2003 Garden Crusader Awards

Winner: Beautification
Steve Hiltner

Steve Hiltner
Steve Hiltner
Steve Hiltner is passionate about native plants. Trained as a botanist, he worked on plant inventories and prairie restorations in Ann Arbor, Mich., before moving with his family to Durham, N.C., in 1995.

When Steve moved, he brought his enthusiasm for restoring urban spaces and saving native plants with him. By chance, his new home was just a few blocks away from Indian Trails Park. Like most parks in Durham, Indian Trails was dominated by trees and turf grass. There were few native wildflowers. "You'd have to go to a botanical garden or out into the wild to see native wildflowers and grasses," says Steve "They've really been marginalized in the city."

Being new to the area, his first task was to learn about the native plants of the Piedmont Region. Steve spent time at Duke University's Blomquist Gardens and the North Carolina Botanical Garden identifying native species. Once he had the knowledge, Steve approached the city about reintroducing native plants into the park. The city agreed as long as he'd do the work. The first summer Steve was a one man bucket brigade trying to keep the newly planted natives alive. Noting that the plants growing in drainage areas fared the best during the drought he decided to concentrate his efforts on restoring those wet areas with native species.

Steve's first garden was a 50- by 15-foot drainage ditch area that he transformed into a native plant habitat. Since it had high visibility right next to the playground, many park users could enjoy the flowers. "Not only would people enjoy the flowers, but birds and butterflies would frequent the area too," he says. "We started to recreate a natural habitat," he adds. Steve helped create four other wetland gardens in the park, then set his sights on a nearby abandoned woods.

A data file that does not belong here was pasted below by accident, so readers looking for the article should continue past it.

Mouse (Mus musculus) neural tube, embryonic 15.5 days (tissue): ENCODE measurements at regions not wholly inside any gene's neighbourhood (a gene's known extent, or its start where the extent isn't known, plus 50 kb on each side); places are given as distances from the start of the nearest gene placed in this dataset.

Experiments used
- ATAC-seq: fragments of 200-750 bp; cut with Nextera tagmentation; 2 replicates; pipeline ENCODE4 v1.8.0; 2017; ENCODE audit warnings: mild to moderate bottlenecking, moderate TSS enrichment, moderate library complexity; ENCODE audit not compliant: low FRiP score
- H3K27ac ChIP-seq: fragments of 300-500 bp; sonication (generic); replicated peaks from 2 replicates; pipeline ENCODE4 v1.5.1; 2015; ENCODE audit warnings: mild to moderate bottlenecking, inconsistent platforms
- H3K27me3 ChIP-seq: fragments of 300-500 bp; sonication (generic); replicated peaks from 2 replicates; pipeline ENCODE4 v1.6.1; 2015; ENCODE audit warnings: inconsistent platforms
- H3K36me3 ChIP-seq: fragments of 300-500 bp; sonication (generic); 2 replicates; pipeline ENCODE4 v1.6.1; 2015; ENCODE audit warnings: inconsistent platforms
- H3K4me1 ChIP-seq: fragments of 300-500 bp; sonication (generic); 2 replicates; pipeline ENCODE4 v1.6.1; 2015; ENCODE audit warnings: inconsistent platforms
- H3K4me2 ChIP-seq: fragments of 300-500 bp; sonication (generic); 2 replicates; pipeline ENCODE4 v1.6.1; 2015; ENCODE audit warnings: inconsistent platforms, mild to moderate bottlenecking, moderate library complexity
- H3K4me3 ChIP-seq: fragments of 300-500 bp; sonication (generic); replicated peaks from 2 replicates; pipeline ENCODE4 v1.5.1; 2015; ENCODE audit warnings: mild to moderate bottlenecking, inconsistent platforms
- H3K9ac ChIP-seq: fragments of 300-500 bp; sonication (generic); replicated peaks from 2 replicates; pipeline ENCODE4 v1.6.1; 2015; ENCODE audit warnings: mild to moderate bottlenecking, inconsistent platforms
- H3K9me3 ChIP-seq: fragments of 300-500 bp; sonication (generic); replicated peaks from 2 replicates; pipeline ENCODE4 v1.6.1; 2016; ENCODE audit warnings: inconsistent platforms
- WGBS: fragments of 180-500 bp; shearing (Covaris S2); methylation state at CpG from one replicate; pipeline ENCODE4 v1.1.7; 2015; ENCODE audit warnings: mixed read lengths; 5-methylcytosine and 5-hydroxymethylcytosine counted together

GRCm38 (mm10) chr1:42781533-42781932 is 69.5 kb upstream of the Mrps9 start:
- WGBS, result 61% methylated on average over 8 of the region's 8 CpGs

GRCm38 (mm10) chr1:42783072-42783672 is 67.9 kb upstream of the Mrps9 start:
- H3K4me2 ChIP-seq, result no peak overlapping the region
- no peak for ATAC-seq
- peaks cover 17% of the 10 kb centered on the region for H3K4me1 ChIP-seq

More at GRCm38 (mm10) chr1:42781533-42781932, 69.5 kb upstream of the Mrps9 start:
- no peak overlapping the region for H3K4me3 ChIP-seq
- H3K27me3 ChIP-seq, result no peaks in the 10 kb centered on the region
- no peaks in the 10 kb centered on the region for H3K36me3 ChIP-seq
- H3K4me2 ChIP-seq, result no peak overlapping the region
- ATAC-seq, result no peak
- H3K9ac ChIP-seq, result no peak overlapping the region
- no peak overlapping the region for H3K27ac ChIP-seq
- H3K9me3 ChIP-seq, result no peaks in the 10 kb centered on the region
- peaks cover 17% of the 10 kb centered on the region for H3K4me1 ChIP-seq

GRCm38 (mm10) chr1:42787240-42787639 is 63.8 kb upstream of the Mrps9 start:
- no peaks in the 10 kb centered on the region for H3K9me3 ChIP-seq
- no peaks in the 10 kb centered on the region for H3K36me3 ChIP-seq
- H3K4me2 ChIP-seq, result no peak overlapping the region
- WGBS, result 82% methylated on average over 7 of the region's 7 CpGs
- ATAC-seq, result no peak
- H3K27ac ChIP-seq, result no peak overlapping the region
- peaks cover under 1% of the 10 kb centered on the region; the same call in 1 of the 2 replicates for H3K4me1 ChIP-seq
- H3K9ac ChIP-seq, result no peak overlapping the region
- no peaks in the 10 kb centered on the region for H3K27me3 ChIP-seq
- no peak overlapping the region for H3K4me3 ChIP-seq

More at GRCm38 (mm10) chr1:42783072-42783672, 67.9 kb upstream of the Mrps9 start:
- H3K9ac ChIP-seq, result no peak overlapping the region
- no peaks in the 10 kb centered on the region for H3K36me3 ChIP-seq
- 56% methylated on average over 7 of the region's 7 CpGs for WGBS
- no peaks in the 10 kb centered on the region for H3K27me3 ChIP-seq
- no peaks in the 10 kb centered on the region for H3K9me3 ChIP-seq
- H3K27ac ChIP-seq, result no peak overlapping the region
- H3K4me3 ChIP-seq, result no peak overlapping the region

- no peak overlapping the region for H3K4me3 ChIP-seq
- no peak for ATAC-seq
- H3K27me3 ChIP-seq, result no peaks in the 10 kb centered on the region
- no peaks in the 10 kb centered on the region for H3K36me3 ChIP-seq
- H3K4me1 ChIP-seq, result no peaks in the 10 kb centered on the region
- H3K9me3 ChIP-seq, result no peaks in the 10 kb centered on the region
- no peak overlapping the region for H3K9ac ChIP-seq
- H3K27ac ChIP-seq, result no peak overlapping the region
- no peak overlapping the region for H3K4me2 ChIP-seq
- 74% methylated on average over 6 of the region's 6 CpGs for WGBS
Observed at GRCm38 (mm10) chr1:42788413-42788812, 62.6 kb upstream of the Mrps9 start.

Indian Trails Park
Native species grow in profusion along a paved trail through the city.
Across the street from Indian Trails Park was a little-noticed, 17-acre woodland corridor along an urban creek. It was a jumbled mass of invasive species such as Chinese wisteria. In 1999, Steve helped found the Ellerbe Creek Watershed Association to restore this area to a native habitat. With the help of other neighborhood volunteers, landowners, and Durham County grants, the Ellerbe Creek Watershed Association purchased the land. The city already had plans to build a paved trail through this corridor connecting two neighborhoods. Instead of planting the traditional fescue grass along the trail, Steve and his association convinced the city to let them restore the trailsides to native plants. Now more than 90 species of native plants and flowers adorn the trail and the visitors include butterflies, birds, and other animals. "It's so rare to see nature in abundance in the city," says Steve. "We put up signs identifying the plants and we hold seasonal plant and bird walks," he says.

The wildflowers and other native plants along Ellerbe Creek are transforming for people as well as wildlife. "One man on business from Birmingham, Al., staying in a local hotel happened to take a walk on the trail one morning," said Steve. "He was so struck by the beauty and thoughtfulness of what we had done that he has decided to volunteer in Birmingham to help create a similar creek-side trail there."

Steve is now working with the city of Durham to identify other urban areas where native plants can be reintroduced. He's making a difference in his community and creatures of all kinds -- four-footed, winged and warty -- are thankful!

For more information about Steve's project, visit www.ellerbecreek.org.

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